I have a dying bamboo plant on the corner of my desk. It wasn’t always dying. When it was gifted to me it was lush, tall, and vibrant. It had survived two previous owners before it reached me at work with the specific and strict instructions, “Do not let this plant die.” I was honored to be bestowed with the responsibility. I was just out of college and this lucky plant was my first desk ornament. A housewarming present of sorts; symbolism that I had arrived and was here to stay.
I managed to keep it happy and well cared for during the following months. There were days when the leaves would start to yellow and curl ever so slightly. Seeing this would send me into a minor panic as I would hear the words, “Do not let this plant die” repeat over and over in my head. But whenever this happened, I would adjust its surroundings and the precious bamboo would find a way to revive itself. Each and every time.
Bamboo is a prideful plant. See, it stands strong even when its water is almost depleted. While other houseplants would darken and begin to fall from the slightest dehydration and lack of sun…the bamboo will only show the slightest glimmer of unhappiness. That is, of course, until it’s completely dead.
I arrived at the office one morning to find a plant that overnight – quite literally – had gone from green and vivacious to something entirely different. Every leaf that had once occupied the two long bamboo stems had now turned a bright yellow. And that’s when I noticed my poor plant had only a smidgen of water left. I was heartbroken. No matter how much filtered water I gave it or where around the office I moved it to get the perfect ratio of sun and shade…it was too late, my plant was gone.
“Do not let this plant die.” I had failed.
I clipped the leaves and stems that had also yellowed but held on to the stumps that remained. Perhaps out of the sheer hope that out of the wreckage, something could eventually grow. Days went by. Then weeks. Then months. Still, the leafless stumps remained on my desk. There were moments when I thought I should just accept it and dump the remains. Allow the plant to die in peace without me staring blankly at it every day. And yet, out of sheer laziness I never did.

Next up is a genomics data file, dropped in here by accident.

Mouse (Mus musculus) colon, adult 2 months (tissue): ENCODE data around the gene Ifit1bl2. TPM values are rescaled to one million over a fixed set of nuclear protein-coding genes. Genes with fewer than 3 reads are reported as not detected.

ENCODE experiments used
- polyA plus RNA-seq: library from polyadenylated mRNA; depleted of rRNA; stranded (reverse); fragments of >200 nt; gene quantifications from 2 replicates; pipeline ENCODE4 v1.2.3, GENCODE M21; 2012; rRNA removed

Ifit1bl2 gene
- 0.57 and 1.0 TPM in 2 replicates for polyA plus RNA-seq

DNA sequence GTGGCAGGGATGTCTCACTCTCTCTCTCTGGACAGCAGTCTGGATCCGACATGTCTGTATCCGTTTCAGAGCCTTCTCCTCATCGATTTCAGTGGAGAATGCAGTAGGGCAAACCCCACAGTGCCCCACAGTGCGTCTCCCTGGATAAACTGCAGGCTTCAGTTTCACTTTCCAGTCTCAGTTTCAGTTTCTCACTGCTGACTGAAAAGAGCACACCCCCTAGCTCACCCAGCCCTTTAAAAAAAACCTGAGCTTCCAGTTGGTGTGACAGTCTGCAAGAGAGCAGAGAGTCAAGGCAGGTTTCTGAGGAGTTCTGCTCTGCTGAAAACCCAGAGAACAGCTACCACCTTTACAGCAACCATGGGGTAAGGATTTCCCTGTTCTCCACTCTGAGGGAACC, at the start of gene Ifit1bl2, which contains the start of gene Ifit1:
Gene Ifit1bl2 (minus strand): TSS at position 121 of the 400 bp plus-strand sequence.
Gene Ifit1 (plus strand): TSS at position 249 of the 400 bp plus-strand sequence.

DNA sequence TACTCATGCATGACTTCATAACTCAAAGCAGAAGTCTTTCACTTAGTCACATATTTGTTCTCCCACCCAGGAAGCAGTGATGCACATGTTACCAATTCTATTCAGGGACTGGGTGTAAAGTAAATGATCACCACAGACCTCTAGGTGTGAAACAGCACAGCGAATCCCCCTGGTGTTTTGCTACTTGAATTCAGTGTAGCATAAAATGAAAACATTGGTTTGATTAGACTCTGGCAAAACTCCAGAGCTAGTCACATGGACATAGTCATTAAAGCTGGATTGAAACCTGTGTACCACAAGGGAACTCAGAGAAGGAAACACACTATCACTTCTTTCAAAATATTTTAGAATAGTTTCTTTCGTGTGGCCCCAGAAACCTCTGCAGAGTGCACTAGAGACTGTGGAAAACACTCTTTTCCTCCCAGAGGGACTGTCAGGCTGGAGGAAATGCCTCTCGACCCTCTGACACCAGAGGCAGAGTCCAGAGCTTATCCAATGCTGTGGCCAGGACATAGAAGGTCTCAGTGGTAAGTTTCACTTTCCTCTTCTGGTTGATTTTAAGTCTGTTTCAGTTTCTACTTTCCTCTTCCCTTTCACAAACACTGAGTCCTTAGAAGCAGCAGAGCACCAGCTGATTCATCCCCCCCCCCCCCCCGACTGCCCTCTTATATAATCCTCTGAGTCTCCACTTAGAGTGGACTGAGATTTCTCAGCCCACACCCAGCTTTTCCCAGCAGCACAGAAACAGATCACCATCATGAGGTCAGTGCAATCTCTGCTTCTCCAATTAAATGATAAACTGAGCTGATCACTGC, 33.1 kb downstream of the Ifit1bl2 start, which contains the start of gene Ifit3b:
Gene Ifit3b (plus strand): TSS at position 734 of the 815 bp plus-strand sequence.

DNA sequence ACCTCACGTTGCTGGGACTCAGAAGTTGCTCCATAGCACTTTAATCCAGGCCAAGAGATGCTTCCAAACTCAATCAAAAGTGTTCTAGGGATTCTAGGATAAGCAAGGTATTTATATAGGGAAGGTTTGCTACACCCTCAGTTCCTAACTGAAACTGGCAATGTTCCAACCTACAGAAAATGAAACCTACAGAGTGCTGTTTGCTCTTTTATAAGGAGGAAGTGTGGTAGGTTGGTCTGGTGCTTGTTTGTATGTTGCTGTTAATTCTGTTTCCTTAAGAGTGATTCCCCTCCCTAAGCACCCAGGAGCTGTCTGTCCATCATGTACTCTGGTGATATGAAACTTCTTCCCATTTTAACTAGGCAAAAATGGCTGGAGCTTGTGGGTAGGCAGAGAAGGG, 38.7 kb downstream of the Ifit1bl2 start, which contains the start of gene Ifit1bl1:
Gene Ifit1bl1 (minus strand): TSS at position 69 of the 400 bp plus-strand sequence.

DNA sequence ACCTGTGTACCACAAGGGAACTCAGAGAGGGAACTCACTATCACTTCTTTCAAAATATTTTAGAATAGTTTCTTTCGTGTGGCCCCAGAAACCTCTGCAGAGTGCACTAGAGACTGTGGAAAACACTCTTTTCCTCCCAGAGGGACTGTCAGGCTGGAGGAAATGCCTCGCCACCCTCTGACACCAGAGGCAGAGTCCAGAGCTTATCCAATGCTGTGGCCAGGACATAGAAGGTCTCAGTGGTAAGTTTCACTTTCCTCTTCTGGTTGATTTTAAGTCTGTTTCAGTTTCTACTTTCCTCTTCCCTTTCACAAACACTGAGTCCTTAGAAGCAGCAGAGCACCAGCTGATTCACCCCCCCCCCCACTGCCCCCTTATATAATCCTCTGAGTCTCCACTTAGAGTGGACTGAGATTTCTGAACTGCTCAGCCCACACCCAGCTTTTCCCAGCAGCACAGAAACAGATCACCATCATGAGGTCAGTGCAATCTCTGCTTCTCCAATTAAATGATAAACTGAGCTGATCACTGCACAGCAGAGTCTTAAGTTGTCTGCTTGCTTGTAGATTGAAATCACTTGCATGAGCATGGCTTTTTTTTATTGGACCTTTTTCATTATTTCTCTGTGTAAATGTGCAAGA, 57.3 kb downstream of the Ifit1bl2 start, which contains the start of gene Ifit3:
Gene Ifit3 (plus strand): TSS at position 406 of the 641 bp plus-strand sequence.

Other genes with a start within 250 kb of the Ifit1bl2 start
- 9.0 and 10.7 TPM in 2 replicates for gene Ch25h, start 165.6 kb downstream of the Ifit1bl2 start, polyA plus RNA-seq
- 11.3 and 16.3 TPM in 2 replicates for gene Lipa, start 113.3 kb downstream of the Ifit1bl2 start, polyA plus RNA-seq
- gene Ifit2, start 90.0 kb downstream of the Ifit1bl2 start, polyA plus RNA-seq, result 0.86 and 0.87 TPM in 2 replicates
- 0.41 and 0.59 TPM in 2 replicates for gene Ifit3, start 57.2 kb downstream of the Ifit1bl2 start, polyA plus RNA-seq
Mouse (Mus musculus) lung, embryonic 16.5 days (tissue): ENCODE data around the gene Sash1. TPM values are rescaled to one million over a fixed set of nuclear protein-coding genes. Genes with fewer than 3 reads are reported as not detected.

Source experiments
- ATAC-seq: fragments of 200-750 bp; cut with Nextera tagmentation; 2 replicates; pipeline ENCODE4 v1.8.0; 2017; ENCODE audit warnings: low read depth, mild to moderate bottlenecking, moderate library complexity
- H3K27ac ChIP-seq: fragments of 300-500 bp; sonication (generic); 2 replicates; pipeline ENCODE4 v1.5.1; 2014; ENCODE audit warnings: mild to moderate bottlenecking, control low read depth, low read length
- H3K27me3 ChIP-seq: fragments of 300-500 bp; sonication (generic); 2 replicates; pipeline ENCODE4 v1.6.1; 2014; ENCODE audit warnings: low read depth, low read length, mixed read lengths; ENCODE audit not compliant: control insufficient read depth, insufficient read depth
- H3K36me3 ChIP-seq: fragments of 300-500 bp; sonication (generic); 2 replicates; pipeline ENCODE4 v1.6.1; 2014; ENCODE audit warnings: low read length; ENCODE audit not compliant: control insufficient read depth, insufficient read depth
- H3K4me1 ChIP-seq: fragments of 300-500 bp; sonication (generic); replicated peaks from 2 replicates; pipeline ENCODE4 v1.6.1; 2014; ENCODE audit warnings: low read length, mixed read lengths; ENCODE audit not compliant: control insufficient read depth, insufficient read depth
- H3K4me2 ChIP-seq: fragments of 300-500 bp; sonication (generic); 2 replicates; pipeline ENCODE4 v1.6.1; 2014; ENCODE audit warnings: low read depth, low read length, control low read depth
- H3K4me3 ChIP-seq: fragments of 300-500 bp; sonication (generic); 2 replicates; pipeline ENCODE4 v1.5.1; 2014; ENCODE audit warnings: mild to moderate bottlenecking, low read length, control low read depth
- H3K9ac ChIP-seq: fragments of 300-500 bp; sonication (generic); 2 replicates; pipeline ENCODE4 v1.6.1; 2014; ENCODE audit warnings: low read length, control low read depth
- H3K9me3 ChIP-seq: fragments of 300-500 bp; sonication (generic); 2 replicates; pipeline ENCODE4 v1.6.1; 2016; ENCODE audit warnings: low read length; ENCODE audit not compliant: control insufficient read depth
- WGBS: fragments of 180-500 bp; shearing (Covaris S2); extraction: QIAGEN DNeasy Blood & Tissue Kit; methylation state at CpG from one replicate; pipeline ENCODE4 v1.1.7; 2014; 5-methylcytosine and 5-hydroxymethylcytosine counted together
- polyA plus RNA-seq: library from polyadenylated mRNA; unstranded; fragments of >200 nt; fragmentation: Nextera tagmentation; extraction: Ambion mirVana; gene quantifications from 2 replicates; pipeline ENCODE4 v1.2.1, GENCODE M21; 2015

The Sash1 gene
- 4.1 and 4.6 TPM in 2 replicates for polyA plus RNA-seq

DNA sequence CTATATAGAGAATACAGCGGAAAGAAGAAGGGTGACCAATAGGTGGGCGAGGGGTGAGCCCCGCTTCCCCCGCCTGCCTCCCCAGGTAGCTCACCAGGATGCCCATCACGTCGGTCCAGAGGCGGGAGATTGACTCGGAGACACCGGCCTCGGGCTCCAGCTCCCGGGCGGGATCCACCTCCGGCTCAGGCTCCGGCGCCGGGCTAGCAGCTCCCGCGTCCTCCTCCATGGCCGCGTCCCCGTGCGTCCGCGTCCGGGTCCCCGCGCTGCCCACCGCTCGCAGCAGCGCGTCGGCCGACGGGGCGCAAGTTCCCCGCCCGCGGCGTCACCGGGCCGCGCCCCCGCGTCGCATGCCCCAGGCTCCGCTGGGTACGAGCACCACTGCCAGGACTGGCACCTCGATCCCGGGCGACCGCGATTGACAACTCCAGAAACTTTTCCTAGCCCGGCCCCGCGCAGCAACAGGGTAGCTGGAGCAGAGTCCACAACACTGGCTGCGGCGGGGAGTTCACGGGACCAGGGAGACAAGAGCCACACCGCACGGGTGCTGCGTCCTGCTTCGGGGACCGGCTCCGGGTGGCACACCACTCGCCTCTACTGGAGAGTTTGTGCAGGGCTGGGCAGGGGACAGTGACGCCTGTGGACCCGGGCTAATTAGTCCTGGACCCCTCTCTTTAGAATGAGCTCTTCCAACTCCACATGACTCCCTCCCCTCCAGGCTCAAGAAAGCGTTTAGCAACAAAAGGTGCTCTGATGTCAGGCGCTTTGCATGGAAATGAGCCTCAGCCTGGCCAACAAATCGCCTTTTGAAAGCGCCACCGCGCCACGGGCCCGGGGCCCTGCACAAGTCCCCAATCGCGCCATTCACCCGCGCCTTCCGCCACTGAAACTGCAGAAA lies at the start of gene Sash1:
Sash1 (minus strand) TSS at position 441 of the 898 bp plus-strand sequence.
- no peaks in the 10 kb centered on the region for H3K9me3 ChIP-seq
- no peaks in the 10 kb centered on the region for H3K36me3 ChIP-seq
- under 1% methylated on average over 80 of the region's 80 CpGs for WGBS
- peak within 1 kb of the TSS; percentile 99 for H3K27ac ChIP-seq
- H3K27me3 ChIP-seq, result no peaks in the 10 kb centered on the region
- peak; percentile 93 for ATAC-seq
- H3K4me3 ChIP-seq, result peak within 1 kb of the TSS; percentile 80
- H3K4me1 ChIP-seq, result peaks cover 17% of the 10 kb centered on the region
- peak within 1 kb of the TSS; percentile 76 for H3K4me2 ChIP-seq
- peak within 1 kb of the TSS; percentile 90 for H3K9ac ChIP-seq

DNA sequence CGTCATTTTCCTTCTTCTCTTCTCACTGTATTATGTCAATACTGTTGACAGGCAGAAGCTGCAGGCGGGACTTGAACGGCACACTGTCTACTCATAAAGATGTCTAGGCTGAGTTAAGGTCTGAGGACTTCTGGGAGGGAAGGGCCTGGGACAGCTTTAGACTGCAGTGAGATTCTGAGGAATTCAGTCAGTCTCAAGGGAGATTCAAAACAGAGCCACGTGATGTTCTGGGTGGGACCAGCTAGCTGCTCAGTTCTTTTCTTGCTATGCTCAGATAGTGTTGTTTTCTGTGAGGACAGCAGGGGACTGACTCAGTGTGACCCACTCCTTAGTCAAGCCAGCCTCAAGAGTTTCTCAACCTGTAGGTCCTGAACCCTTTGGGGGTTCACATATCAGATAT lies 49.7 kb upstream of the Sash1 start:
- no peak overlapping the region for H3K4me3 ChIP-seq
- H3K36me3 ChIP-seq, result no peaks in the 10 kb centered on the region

That is, until, the week I had left my partner of five years to purse…well…myself. Feeling listless and a bit regretful, I had a new motivation to purge. The first to go? The plant I had been holding onto so tightly, that undoubtedly would never return back to what it had once been.
For the first time in months, I actually picked up the vase to toss everything that remained inside. I was finally ready to clear out the clutter and move on with my day and in turn, my life. And yet, something stopped me…ever so quietly a sprout had begun to grow. It was strong, too. And where the vase was clouded with years of water marks and pebble scratches, the sprout had continued to grow and revive itself, hidden away from my daily, expectant, stare.
The more I inspected the bamboo the more I found new sprouts hidden and tucked away. What I had for so long assumed to be a lifeless plant was in fact, more resilient than I could ever have guessed. And what I had stared at a million times…I had never actually seen.
I suppose a new beginning is often a quiet one. It’s a peaceful inching of infant leaves as they reach towards the sun. It’s the simple shedding of beautiful foliage that has served its purpose. But more importantly, a new beginning is not dependent on the expectations of others. My bamboo did not continue on because I willed it so. And it certainly didn’t concern itself with the timeline I placed on it.
I don’t know how long it will take my lucky plant to fully regenerate to the beauty it had once been. It may never. Instead, what may grow is something entirely different and yet, more impressive than it ever was.